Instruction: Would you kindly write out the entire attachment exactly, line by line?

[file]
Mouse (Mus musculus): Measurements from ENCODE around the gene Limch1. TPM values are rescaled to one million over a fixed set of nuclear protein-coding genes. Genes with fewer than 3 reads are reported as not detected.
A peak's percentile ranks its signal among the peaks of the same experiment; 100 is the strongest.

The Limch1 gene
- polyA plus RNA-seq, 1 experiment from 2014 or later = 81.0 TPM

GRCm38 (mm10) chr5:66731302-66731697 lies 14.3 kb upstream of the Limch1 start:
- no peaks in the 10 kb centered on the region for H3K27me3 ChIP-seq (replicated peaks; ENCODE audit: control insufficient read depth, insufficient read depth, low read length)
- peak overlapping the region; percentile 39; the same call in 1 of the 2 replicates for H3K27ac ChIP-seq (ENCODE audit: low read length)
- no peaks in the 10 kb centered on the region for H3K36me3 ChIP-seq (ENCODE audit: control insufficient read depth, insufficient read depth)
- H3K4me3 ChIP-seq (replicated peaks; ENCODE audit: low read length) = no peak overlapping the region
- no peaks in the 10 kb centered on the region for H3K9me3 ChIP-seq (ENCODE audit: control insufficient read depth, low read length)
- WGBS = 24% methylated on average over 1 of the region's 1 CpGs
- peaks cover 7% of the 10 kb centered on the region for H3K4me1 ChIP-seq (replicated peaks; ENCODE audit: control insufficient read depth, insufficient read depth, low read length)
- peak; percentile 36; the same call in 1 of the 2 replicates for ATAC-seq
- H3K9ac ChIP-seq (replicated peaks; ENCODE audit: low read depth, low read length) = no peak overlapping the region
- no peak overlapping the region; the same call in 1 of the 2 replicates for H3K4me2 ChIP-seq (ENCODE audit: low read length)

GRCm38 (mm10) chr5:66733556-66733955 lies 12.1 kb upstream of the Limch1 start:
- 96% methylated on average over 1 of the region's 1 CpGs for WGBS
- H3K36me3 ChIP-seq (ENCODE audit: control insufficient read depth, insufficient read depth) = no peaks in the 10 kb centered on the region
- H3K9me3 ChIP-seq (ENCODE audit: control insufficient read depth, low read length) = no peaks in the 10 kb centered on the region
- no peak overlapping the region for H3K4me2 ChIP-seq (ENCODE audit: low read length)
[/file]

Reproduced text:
Mouse (Mus musculus): Measurements from ENCODE around the gene Limch1. TPM values are rescaled to one million over a fixed set of nuclear protein-coding genes. Genes with fewer than 3 reads are reported as not detected.
A peak's percentile ranks its signal among the peaks of the same experiment; 100 is the strongest.

The Limch1 gene
- polyA plus RNA-seq, 1 experiment from 2014 or later = 81.0 TPM

GRCm38 (mm10) chr5:66731302-66731697 lies 14.3 kb upstream of the Limch1 start:
- no peaks in the 10 kb centered on the region for H3K27me3 ChIP-seq (replicated peaks; ENCODE audit: control insufficient read depth, insufficient read depth, low read length)
- peak overlapping the region; percentile 39; the same call in 1 of the 2 replicates for H3K27ac ChIP-seq (ENCODE audit: low read length)
- no peaks in the 10 kb centered on the region for H3K36me3 ChIP-seq (ENCODE audit: control insufficient read depth, insufficient read depth)
- H3K4me3 ChIP-seq (replicated peaks; ENCODE audit: low read length) = no peak overlapping the region
- no peaks in the 10 kb centered on the region for H3K9me3 ChIP-seq (ENCODE audit: control insufficient read depth, low read length)
- WGBS = 24% methylated on average over 1 of the region's 1 CpGs
- peaks cover 7% of the 10 kb centered on the region for H3K4me1 ChIP-seq (replicated peaks; ENCODE audit: control insufficient read depth, insufficient read depth, low read length)
- peak; percentile 36; the same call in 1 of the 2 replicates for ATAC-seq
- H3K9ac ChIP-seq (replicated peaks; ENCODE audit: low read depth, low read length) = no peak overlapping the region
- no peak overlapping the region; the same call in 1 of the 2 replicates for H3K4me2 ChIP-seq (ENCODE audit: low read length)

GRCm38 (mm10) chr5:66733556-66733955 lies 12.1 kb upstream of the Limch1 start:
- 96% methylated on average over 1 of the region's 1 CpGs for WGBS
- H3K36me3 ChIP-seq (ENCODE audit: control insufficient read depth, insufficient read depth) = no peaks in the 10 kb centered on the region
- H3K9me3 ChIP-seq (ENCODE audit: control insufficient read depth, low read length) = no peaks in the 10 kb centered on the region
- no peak overlapping the region for H3K4me2 ChIP-seq (ENCODE audit: low read length)